Facebook Twitter



The NCAA has about $115 million to give to its members this year, thanks to a seven-year, $1 billion television contract with CBS.

But the message in a plan approved by its budget subcommittee Wednesday emphasized, as NCAA executive director Dick Schultz said, "wanting to go back to playing for the trophy, not playing for dollars."According to recommendations that will be forwarded to the NCAA's executive committee in August, the NCAA will no longer make flat payments to schools based on their progression through the Division I men's basketball tournament.

Instead, payouts from the tournament will be based on each conference's performance over a six-year rolling average beginning with the 1985-90 period.

He said a formula to funnel money to independent schools such as Notre Dame or DePaul based on their tournament participation would be worked out later.

"The only place where winning comes into this is the six-year rolling average of what has happened. When you put six years into a projection, one year isn't all that important," Schultz said.

That is one part of a two-part formula that will be used to distribute about $70 million to $75 million of the total among Division I members, said Judy Sweet, director of athletics at the University of California-San Diego and chairwoman of the special committee that developed the plan. She said a year ago schools shared $36 million.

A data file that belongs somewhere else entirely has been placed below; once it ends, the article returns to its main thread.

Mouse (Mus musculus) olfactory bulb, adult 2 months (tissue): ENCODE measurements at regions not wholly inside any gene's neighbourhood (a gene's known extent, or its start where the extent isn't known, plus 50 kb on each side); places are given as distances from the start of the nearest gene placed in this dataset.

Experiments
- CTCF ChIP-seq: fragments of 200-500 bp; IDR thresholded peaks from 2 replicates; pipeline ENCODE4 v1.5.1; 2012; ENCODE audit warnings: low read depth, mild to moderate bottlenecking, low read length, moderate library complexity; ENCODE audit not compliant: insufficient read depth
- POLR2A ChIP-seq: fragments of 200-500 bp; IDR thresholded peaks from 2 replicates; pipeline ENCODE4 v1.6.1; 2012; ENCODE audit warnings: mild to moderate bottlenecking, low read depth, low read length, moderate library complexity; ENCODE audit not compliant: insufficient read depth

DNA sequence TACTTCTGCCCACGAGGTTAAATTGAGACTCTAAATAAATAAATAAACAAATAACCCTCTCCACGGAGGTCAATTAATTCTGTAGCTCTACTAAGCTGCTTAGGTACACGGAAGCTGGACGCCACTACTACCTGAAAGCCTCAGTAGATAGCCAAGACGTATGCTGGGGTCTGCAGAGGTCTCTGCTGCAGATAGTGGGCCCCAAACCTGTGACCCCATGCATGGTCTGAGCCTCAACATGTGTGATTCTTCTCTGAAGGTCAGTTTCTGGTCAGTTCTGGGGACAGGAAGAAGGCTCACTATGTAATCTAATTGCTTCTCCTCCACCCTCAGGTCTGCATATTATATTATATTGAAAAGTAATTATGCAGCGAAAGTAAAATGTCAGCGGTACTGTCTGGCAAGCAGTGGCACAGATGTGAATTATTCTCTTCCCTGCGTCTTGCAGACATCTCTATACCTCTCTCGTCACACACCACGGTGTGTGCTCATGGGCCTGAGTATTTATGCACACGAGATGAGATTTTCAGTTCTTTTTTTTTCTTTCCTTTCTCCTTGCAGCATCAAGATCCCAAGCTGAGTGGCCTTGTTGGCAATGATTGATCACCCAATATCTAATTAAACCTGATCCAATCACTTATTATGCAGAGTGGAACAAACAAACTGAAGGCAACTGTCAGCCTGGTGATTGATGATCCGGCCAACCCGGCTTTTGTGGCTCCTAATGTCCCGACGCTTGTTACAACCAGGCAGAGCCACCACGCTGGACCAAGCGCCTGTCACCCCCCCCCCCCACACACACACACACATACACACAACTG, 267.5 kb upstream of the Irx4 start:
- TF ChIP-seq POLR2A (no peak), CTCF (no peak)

The second portion of the formula is a broad-based program that will include the institution's sports sponsorships and the number of grants-in-aid it provides.

Sweet and Schultz said how much individual institutions will receive has not been determined. But according to the formula, the increase in revenue institutions will get through their conferences will range from 58 to 200 percent.

Schultz said feedback from conferences has been positive.

"We've received the strongest support from conferences that were getting the most money when we were doing it the other way - the Big 10, Athletic Coast, Big East. And those are the conferences that will actually have the smallest percentage increases," he said.

"They felt the idea of playing for money was escalating at too fast a rate. If we took new television dollars and put them in there, it would be sending the wrong message."

The special committee also eliminated a proposed graduation incentive, for which $8 million was earmarked, Sweet said. It was replaced with what the committee termed "academic enhancements." Criteria for academic enhancements have not been determined, but schools which meet requirements will likely receive a direct fee.

The NCAA also will establish a fund for needy Division I student-athletes, which will be administered by conferences.

"It will not be a huge amount of money," Schultz said. "It will be for special items, not spending money."

Schultz said a student who cannot afford to go home for Christmas might be an example of a request that would be granted through the fund.

Schultz estimated the NCAA will receive about $123 million from the CBS contract in 1991-92.